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The Several Stages of Grief
Transcript of The Several Stages of Grief
of Grief is that it is caused only by
the loss of a close loved one. Grief may also be triggered by:
Being diagnosed with a chronic or terminal disease
Divorce or end a relationship
Loss of job
Miscarriage or Stillbirth
Moving from a familiar home (Especially for the elderly) Signs and Symptoms Problems accepting the loss Inability to enjoy life Spiral into Depression and deep sadness Irritability or Agitation Have a loss of sense of purpose in life 1 The Five Stages of Grief It is important to realise that the Five Stages of Grief are not a designated course for which someone will undoubtedly go through when grieving. Everyone will experience this process differently. Some people may experience each stage to greater or lesser extent than someone else or may skip particular steps entirely. Shock and Denial Essentially, the denial stage is a way for people to avoid experiencing the pain of their loss.
Because the body is dealing with too much emotional trauma, it's simply easier to deny that there is anything wrong.
Becoming numb with shock is a normal reaction but should never be confused with 'not caring'. This also helps avoid the intensity of the pain of loss Shock and Denial Shock and Denial It is important to realise that this stage is experienced differently depending on the situation. For someone who's grieving a terminal illness-
People will often make remarks such as "I feel fine" or "This can't be happening, not to me."
For someone who's grieving a break-up-
The person who was broken up with will have trouble admitting that the relationship is over. Often they will try to call the person when they want to be left alone.
For someone who is grieving substance abuse-
People often feel that they don't have a problem with alcohol or drugs, and even if they do will label it as a small problem and will often claim that they "Have it under control" or "I can stop whenever I want". Shock and Denial It's never really certain how long a person will experience the Denial Stage but it is considered to be the one most short lived.
In order for this stage to run it's course, a person would need to be involved with the aftermath of there loss so they can gradually diminish the initial shock and disbelief.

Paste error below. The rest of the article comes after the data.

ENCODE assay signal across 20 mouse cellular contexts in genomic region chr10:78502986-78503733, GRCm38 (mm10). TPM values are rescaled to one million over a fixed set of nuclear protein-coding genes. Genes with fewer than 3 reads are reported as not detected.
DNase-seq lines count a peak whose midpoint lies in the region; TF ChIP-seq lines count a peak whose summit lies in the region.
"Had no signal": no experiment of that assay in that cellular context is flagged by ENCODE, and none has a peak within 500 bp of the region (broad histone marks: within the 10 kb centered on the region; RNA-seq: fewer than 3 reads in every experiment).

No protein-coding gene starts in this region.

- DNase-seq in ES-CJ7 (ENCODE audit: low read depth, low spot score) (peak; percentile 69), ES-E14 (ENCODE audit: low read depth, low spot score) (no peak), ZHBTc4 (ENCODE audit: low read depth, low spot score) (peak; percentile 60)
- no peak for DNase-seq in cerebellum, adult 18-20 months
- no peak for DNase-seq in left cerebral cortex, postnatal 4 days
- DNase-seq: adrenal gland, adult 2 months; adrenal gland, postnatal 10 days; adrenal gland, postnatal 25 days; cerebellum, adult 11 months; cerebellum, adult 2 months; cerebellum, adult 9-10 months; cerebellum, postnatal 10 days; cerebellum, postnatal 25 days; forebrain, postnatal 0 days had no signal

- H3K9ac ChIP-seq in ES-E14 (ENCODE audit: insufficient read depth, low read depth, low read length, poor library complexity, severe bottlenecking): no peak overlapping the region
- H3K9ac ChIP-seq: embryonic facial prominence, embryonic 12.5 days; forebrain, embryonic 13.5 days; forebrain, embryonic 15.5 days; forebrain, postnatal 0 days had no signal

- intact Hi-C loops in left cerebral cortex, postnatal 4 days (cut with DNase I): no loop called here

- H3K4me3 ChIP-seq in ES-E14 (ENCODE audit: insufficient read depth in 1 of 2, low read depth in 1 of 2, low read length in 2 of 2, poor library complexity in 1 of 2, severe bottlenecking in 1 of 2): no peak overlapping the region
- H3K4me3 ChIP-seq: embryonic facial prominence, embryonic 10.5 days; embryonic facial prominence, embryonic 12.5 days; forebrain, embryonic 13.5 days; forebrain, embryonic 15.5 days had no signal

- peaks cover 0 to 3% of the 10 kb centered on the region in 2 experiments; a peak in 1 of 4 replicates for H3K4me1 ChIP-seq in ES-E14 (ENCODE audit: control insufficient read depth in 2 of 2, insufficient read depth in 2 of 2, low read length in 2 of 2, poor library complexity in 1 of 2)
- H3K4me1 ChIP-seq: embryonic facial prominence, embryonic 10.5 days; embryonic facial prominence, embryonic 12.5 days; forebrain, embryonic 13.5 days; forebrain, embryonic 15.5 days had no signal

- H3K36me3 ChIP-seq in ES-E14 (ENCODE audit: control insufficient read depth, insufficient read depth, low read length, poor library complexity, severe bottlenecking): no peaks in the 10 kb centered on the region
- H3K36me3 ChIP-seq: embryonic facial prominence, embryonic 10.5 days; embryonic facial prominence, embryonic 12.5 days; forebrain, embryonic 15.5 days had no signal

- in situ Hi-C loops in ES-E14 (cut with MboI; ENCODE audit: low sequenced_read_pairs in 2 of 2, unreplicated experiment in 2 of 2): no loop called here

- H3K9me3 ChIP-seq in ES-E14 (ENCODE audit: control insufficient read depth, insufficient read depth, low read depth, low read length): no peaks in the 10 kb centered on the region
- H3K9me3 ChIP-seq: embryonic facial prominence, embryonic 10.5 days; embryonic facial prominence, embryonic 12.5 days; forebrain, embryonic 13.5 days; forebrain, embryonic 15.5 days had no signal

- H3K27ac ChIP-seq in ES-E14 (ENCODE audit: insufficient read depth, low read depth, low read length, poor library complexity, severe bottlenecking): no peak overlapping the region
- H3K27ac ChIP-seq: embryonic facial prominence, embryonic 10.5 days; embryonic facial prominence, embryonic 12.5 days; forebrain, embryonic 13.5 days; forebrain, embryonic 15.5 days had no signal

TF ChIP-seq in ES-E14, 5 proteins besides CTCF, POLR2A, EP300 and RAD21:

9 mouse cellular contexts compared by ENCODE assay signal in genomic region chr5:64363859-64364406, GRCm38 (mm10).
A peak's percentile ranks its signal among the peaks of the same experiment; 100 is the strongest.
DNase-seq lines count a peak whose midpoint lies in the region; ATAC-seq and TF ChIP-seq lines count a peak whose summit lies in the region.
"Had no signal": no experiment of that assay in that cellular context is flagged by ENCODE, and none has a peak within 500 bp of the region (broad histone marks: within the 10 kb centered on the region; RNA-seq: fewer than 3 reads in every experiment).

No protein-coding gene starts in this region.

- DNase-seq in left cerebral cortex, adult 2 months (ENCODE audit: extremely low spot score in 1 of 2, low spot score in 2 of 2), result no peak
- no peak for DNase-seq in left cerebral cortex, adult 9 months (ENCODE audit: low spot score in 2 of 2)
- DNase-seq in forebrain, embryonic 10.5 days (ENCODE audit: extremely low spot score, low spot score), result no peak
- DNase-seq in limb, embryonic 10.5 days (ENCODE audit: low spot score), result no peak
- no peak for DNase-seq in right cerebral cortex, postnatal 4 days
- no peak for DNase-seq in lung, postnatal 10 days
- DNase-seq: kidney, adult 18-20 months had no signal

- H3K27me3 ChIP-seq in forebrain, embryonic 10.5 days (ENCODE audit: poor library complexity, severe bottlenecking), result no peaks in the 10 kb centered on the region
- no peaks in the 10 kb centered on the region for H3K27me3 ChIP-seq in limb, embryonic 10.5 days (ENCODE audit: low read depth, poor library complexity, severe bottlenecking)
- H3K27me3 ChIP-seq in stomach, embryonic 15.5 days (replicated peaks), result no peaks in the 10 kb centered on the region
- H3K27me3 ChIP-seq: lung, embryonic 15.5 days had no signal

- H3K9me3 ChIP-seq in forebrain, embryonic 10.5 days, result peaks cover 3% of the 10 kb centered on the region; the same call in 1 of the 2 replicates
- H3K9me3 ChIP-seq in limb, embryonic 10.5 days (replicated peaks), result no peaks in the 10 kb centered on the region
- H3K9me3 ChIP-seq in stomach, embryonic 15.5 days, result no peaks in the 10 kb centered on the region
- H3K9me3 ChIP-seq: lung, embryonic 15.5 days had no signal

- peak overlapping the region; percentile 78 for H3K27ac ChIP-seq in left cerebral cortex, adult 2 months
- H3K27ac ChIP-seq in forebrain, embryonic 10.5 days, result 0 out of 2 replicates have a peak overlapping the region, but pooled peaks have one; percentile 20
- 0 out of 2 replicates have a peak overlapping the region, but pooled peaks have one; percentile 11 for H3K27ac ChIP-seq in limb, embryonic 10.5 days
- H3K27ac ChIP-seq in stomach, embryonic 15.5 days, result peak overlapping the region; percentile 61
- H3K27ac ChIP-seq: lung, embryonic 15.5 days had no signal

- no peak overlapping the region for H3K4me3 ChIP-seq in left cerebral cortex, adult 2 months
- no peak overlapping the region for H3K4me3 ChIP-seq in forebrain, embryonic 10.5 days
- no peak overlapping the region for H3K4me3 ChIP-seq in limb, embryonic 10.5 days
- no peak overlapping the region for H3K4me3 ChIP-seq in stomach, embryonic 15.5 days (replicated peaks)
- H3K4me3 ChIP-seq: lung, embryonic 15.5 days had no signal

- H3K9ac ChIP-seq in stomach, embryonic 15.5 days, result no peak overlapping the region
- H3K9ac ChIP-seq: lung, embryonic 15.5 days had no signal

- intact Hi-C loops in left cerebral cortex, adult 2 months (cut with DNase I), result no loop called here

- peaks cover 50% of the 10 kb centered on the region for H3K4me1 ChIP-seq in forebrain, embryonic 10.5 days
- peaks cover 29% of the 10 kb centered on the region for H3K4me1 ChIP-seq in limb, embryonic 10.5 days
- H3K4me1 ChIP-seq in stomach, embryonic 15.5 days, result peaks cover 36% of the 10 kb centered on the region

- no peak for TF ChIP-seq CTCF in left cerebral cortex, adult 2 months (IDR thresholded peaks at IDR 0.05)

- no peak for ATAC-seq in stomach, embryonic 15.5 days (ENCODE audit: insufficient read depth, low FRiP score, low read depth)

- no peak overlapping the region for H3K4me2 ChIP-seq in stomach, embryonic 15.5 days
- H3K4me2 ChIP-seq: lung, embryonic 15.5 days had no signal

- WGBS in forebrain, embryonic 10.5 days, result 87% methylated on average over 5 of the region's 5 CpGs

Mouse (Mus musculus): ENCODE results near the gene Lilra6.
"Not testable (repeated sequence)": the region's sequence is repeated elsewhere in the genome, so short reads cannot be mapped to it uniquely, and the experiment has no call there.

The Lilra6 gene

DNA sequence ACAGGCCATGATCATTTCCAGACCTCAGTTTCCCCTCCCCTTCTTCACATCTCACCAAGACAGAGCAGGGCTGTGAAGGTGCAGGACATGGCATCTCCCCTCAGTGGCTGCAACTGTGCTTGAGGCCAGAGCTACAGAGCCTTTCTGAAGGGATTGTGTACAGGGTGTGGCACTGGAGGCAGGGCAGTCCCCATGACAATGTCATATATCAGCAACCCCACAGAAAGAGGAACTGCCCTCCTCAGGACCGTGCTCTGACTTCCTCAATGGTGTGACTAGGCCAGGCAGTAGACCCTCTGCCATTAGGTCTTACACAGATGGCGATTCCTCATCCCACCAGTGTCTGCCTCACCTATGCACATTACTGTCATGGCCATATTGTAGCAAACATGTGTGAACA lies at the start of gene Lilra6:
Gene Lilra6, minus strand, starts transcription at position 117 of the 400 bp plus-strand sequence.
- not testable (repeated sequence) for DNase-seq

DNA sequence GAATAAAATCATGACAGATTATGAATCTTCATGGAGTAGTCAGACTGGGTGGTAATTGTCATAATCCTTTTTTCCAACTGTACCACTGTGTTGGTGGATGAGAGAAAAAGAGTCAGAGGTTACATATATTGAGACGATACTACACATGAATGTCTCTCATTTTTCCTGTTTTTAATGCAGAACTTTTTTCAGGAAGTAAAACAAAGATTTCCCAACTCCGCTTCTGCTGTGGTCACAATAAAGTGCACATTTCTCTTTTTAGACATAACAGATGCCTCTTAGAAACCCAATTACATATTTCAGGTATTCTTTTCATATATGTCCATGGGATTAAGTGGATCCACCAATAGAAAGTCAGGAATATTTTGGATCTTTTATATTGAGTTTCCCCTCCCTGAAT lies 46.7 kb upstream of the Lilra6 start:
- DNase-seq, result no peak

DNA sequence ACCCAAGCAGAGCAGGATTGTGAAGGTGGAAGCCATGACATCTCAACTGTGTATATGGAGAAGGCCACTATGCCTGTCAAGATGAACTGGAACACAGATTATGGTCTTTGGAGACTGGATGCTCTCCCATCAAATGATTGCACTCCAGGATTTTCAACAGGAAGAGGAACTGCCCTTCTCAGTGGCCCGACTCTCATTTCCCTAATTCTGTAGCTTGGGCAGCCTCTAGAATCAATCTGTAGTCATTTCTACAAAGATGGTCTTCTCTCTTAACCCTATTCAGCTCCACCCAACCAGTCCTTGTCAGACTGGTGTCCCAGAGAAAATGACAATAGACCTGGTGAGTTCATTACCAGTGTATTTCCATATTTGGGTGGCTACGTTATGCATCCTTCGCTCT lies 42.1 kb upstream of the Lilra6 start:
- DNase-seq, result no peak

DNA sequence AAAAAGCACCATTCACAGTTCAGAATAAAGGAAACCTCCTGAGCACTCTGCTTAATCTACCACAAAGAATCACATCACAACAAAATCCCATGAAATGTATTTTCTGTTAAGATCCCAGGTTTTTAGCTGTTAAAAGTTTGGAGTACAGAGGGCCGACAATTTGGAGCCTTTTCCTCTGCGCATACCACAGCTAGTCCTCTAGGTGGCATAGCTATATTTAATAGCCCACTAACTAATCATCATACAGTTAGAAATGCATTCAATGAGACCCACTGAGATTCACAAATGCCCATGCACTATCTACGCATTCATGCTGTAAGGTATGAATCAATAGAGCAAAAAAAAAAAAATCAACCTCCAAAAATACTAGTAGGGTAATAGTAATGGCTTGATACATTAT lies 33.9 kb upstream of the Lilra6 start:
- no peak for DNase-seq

Generally, people are forced to come to terms with their loss whether it be handling legal documents of a lost one, being separated from a parent after divorce or attending rehabilitation meetings after suffering substance abuse. It is after this that people will make the progression into the next stage. 2 3 4 5 Anger Anger As a person slowly eases out of the Shock and Denial Stage, the masking effects of denial begin to wear off and the reality of their situation re-emerges in full force.
It's a hard blow and usually a persons not ready to handle that overwhelming amount of emotions and as a result will redirect it as anger. Anger As the masking effects of the Shock and Denial Stage begin to wear off, a person is fiercely hit with the full impact of the reality and pain of their loss. The several mix of emotions simply becomes too overwhelming and are then redirected as anger. This newly found surge of anger may be directed at inanimate objects, complete strangers or family and friends. Generally, their is no sense of compassion or consideration when someone is taking out their anger upon someone else. So much so, that a person may yell, scream or insult even a sick or dying friend or loved one. Anger Depending on what a person has lost, what drives the surge of the newly found anger is different.
A woman who has suddenly lost her husband may feel anger towards her husband for leaving her with financial responsibilities.
A parent who has lost a child before his or her apparent time may feel anger towards God.
Pet owners sometimes feel anger towards themselves for failing to see the signs of their pets illness or injury.
Despite these reasons, they're may simply be no reason for anger but regardless needs to be processed before it explodes. Anger In order to move on and surpass the anger stage, the anger should be acknowledged and processed rather than pushed down and oppressed where it may manifest in inappropriate ways. Furthermore, it's also unhealthy for a person to be comfortable with the anger but may be resistant to accepting the loss and therefore remain in the anger stage for a long period of time, months or possibly years, constantly feeling bitter and betrayed. Anger The key is to embrace and feel the anger. Depending on the person and how they deal with anger there are a number of different ways to help process it.
Write in a journal to express you feelings in a safe and easy way